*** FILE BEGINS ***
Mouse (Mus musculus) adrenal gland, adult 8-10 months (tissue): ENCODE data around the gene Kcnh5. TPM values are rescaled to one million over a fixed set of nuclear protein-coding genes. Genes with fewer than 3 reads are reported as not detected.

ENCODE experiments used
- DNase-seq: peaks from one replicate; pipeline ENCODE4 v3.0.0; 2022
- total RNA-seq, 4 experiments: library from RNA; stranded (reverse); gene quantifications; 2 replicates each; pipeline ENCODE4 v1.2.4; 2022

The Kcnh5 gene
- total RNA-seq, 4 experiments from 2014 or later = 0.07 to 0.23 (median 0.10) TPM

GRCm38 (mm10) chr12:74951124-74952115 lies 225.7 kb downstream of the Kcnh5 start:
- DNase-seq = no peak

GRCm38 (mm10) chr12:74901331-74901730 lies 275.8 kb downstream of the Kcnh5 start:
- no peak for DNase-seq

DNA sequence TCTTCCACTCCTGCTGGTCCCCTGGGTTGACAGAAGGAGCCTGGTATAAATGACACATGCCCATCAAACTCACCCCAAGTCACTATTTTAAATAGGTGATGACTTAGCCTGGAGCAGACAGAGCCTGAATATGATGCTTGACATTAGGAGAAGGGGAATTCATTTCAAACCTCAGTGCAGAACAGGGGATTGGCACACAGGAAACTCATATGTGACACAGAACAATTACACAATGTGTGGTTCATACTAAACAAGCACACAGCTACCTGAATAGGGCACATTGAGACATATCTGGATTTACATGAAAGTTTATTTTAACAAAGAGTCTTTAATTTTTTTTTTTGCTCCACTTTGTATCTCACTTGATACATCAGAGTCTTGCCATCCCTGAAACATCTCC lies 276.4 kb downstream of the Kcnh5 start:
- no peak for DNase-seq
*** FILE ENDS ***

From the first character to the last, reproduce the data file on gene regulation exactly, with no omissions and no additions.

Mouse (Mus musculus) adrenal gland, adult 8-10 months (tissue): ENCODE data around the gene Kcnh5. TPM values are rescaled to one million over a fixed set of nuclear protein-coding genes. Genes with fewer than 3 reads are reported as not detected.

ENCODE experiments used
- DNase-seq: peaks from one replicate; pipeline ENCODE4 v3.0.0; 2022
- total RNA-seq, 4 experiments: library from RNA; stranded (reverse); gene quantifications; 2 replicates each; pipeline ENCODE4 v1.2.4; 2022

The Kcnh5 gene
- total RNA-seq, 4 experiments from 2014 or later = 0.07 to 0.23 (median 0.10) TPM

GRCm38 (mm10) chr12:74951124-74952115 lies 225.7 kb downstream of the Kcnh5 start:
- DNase-seq = no peak

GRCm38 (mm10) chr12:74901331-74901730 lies 275.8 kb downstream of the Kcnh5 start:
- no peak for DNase-seq

DNA sequence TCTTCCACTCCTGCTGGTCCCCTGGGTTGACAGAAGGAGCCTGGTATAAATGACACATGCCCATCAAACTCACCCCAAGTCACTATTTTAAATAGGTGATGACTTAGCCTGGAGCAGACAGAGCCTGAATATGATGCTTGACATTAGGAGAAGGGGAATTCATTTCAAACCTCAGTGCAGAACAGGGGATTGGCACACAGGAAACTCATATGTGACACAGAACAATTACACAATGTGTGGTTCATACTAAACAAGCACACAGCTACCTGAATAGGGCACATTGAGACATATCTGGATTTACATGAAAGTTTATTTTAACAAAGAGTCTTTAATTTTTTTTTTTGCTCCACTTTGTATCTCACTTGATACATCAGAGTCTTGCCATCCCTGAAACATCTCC lies 276.4 kb downstream of the Kcnh5 start:
- no peak for DNase-seq